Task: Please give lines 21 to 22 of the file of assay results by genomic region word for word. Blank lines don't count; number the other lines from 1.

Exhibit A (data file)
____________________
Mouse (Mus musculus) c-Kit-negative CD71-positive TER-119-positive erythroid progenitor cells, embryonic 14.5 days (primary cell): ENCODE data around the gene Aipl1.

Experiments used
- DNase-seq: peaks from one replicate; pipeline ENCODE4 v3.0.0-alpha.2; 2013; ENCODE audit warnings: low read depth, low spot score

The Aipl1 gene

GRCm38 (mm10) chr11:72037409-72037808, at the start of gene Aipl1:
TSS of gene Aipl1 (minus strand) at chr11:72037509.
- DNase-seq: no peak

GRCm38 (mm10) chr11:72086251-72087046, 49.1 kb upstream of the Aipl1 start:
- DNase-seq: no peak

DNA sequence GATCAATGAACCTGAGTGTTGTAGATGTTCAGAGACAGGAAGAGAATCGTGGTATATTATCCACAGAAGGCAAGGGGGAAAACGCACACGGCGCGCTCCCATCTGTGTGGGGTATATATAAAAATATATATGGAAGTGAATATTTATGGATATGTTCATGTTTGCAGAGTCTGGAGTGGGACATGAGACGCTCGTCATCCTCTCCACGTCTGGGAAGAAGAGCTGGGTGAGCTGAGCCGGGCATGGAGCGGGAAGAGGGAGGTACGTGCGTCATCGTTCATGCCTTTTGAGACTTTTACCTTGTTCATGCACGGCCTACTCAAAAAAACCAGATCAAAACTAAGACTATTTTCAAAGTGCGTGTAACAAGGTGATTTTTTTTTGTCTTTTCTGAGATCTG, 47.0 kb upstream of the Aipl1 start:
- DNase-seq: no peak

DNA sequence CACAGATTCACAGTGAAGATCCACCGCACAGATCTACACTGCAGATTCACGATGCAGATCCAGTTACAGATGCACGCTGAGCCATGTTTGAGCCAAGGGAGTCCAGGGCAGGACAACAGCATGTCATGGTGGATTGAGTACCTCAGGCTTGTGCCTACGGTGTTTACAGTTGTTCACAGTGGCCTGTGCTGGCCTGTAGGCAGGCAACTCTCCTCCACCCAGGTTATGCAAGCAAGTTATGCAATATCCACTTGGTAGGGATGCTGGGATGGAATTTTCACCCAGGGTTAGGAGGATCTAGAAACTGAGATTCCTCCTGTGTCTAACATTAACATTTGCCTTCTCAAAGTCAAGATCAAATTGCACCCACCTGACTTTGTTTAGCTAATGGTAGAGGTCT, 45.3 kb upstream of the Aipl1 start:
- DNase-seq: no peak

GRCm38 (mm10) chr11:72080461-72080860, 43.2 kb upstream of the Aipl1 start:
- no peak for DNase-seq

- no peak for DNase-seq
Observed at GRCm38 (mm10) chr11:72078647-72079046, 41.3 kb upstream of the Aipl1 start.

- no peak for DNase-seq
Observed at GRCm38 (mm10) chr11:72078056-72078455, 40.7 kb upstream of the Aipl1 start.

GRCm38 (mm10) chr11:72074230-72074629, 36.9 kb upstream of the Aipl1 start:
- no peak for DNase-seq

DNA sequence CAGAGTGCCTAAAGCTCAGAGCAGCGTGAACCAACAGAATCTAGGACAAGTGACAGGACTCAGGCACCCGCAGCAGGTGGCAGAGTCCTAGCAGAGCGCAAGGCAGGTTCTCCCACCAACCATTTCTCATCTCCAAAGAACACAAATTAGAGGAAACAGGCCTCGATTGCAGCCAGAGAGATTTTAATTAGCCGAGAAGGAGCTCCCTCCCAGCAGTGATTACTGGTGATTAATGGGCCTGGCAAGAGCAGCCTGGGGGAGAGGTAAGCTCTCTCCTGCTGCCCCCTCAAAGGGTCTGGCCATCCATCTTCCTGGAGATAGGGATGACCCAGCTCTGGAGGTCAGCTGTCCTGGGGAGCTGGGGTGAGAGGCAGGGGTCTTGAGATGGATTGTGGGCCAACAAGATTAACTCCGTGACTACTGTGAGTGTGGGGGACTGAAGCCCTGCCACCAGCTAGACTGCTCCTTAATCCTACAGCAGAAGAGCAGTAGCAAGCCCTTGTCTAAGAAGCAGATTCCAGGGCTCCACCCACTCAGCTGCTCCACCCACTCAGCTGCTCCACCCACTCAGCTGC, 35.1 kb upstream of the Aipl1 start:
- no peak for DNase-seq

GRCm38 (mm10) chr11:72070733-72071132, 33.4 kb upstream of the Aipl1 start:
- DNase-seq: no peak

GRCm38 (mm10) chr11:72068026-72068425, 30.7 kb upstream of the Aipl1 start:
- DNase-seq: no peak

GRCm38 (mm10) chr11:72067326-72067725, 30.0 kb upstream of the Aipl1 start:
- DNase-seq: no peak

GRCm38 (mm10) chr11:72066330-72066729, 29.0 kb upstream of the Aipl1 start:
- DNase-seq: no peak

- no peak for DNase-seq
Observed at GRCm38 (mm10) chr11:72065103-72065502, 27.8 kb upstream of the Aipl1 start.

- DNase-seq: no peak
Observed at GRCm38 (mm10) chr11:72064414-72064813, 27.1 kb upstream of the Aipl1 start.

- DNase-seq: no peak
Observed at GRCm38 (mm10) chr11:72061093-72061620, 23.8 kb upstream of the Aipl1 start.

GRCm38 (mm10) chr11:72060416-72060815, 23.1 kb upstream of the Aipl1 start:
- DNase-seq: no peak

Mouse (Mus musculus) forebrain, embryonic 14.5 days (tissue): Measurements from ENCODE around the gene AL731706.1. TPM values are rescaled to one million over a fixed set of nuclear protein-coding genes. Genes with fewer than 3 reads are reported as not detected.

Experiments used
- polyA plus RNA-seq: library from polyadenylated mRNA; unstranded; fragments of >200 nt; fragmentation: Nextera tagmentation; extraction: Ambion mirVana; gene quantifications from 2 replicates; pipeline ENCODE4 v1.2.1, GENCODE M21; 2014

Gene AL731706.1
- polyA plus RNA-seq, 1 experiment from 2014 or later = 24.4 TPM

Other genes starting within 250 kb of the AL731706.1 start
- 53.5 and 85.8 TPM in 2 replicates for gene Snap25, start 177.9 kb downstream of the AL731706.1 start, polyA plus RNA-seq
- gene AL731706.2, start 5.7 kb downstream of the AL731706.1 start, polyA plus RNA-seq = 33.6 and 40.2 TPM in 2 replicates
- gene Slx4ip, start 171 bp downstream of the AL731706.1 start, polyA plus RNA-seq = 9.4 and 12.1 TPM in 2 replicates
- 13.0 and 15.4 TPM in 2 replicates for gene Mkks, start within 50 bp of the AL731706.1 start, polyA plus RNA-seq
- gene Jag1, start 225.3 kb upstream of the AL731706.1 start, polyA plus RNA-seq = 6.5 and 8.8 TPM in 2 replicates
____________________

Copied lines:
- no peak for DNase-seq

DNA sequence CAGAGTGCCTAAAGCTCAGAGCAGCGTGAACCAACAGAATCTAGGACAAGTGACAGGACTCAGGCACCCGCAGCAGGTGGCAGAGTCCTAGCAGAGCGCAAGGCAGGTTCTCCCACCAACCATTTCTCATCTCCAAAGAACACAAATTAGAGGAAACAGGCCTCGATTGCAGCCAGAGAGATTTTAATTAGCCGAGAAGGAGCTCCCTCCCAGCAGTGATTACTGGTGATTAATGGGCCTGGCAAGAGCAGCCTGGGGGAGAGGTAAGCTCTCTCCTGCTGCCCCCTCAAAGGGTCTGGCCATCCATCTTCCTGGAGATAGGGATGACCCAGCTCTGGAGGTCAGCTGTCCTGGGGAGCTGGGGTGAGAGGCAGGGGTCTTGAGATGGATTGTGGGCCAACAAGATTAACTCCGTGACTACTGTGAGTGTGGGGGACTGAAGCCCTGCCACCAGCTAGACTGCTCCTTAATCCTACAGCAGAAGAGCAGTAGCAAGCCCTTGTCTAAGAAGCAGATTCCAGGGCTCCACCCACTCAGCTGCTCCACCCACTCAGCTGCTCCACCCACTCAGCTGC, 35.1 kb upstream of the Aipl1 start: